Basic skills bridges and career pathways the wisconsin rise initiative
Sponsored Links
This presentation is the property of its rightful owner.
1 / 35

Basic Skills, Bridges, and Career Pathways -- The Wisconsin RISE Initiative PowerPoint PPT Presentation

  • Uploaded on
  • Presentation posted in: General

Basic Skills, Bridges, and Career Pathways -- The Wisconsin RISE Initiative. Mark Johnson Wisconsin Technical College System. Today’s Presentation. RISE Overview Career Pathways and Bridges Bridge Types and Characteristics Questions & Discussion. Wisconsin’s Challenge.

Download Presentation

Basic Skills, Bridges, and Career Pathways -- The Wisconsin RISE Initiative

An Image/Link below is provided (as is) to download presentation

Download Policy: Content on the Website is provided to you AS IS for your information and personal use and may not be sold / licensed / shared on other websites without getting consent from its author.While downloading, if for some reason you are not able to download a presentation, the publisher may have deleted the file from their server.

- - - - - - - - - - - - - - - - - - - - - - - - - - E N D - - - - - - - - - - - - - - - - - - - - - - - - - -

Presentation Transcript

Basic Skills, Bridges, and Career Pathways -- The Wisconsin RISE Initiative

Mark JohnsonWisconsin Technical College System

Today’s Presentation

  • RISE Overview

  • Career Pathways and Bridges

    • Bridge Types and Characteristics

  • Questions & Discussion

Wisconsin’s Challenge

  • Good jobs and skilled workforce to build wealth for communities, workers, and companies

  • Predictable, reliable, relevant & realistic ways for lower-skill adults to get more education and job skills

  • Employers, educators, and workforce organizations working together to connect education, good-paying jobs, and reliable supply of skilled workers.

Wisconsin’s “Workforce of Tomorrow” is in the Workforce Today

The Wisconsin RISE Target Population -- 2010

Total number of adults (ages 25-54) who have no 2 or 4 year

college credential and/or speak English “not well” or “not at all” 1.4 million

Total number of those adults who worked last year 1.2 million

Total number of those working adults with wages under

$9.60 per hour* 337,000

Total number of those working adults with wages between

$9.60 and $15.38 per hour 372,000

Total RISE target population: working adults with low wages

(less than $15.38) 710,000

Developed by the Center on Wisconsin Strategy for RISE

Two Structural Elements of RISE

-- Postsecondary career pathway curriculathat chunk WTCS diploma or degree programs into certificates associated with career advancement opportunities

-- Career pathway bridge curriculaemploying contextualized learning to accelerate the transitions of ABE/ELL learners to postsecondary occupational education.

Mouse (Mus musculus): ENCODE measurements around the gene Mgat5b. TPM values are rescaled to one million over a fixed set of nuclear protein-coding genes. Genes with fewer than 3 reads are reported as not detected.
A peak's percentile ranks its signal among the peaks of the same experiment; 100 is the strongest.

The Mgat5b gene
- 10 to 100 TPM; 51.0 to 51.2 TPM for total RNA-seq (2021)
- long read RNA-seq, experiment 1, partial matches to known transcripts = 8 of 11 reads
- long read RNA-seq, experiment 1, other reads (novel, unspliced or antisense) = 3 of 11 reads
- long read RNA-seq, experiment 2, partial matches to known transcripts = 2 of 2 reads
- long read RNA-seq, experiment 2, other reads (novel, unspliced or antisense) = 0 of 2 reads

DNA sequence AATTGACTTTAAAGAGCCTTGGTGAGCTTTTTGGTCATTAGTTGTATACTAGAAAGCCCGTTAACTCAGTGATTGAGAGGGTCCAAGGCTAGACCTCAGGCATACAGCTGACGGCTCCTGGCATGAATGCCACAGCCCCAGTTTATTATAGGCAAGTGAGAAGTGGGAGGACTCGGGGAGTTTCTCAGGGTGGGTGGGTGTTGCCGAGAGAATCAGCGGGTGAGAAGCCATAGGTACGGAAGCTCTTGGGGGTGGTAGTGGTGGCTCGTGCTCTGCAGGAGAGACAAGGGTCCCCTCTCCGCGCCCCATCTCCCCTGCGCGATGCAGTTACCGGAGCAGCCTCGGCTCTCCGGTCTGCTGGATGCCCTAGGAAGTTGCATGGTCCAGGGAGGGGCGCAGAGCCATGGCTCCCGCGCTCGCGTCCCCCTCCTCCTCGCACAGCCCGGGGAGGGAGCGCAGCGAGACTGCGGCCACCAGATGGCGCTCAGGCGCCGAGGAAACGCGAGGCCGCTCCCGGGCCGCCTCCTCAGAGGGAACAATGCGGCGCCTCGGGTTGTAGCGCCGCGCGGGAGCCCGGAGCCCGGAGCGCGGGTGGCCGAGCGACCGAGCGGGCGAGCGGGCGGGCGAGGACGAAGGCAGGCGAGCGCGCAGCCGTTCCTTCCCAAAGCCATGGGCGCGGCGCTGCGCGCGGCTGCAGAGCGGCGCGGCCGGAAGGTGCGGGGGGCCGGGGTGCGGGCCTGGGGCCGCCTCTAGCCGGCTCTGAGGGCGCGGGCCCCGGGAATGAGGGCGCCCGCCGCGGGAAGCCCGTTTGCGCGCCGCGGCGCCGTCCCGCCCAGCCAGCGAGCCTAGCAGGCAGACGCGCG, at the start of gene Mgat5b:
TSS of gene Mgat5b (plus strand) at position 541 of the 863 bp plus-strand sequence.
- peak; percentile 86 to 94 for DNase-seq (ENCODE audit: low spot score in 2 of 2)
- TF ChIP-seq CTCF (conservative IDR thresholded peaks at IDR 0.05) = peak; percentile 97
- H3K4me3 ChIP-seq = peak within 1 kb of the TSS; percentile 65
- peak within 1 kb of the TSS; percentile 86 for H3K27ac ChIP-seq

Career Pathways


2 years


1 year

Lakeshore TC Pre-Tech

Contextualized Math and Reading combined with Work-Certified. Earns 1 credit for Industrial Maintenance, Machine Tool, and Welding. Bypasses Accuplacer.

Waukesha County TC

Contextualized, team-taught ABE/ELL modules in health care, culinary arts, welding, business.

Below Postsecondary

2 years


1 year

FVTC Accounting

Career Pathway

Accounting contextualized ABE

Certificate (3 college credits),

leads to an Accounting certificate

and beyond.

Madison College ELL/CNA

3 credits of concurrent ELL support.

After CNA students can matriculate into

other certificates or nursing sequence

Below Postsecondary

2 years


1 year

MPTC Baking/Culinary

7 and 6 credit certificates,

leading to the two-year degree.

3 credits of ABE/ELL support


9 credit entry Point into 1-year TD

3 credits of ABE support

Below Postsecondary

2 years


1 year


3 credits of ELL support for CNA,

After CNA students can matriculate into

other certificates or nursing sequence

WTC CNC Machinist

Three 6-credit stacked certificates

with job exit points. 3 credits

of integrated ABE support

Below Postsecondary

1 year

CNC Programmer


CNC Set-up Set Up

CNC Set-up Operator


WTC CNC Machinist

Manufacturing Math 1


Manufacturing Math 1 – 1 Credit

Blueprint Reading – 1 Credit

Measurement and Inspection – 1 Credit

Introduction to Machining – 1 Credit

CNC Production Lathe: Operation – 1 Credit

CNC Production Mill: Operation – 1 Credit

ABE Math (CNC Pathway) NRS 5 -- 2 Credits

ABE Reading and Study Skills – 1 Credit

WTC CNC Machinist

Achieving a High School Credential As An Integral Part Of A Career Pathway Bridge

  • HSED 5.10

Other Bridge Models

  • Integrated Developmental and LPN at Blackhawk

  • Integrated ELL and General Ed at FVTC

  • Math/Reading/Science Bridge at Madison College

Bridging ELL Students Into Postsecondary Programs – A Promising Model

Fox Valley Technical College became frustrated with the lack of success of ELL students who wanted to transition into Associate Degree programs at the college. The Associate Degree in the WTCS requires completion of General Education classes in addition to the program classes, and ELL students were not doing well in completing these classes.

Fox Valley Technical College also wanted to address key skill areas for ELL students that were troublesome . . .

  • Critical thinking skills

  • Confidence

  • Reading skills in genre

  • Writing and using various rhetorical styles

  • Research skills

  • Academic etiquette, e.g. absences, behavior, missing homework, asking for help, group work, testing, plagiarism, etc.

They had tried different bridge models . . .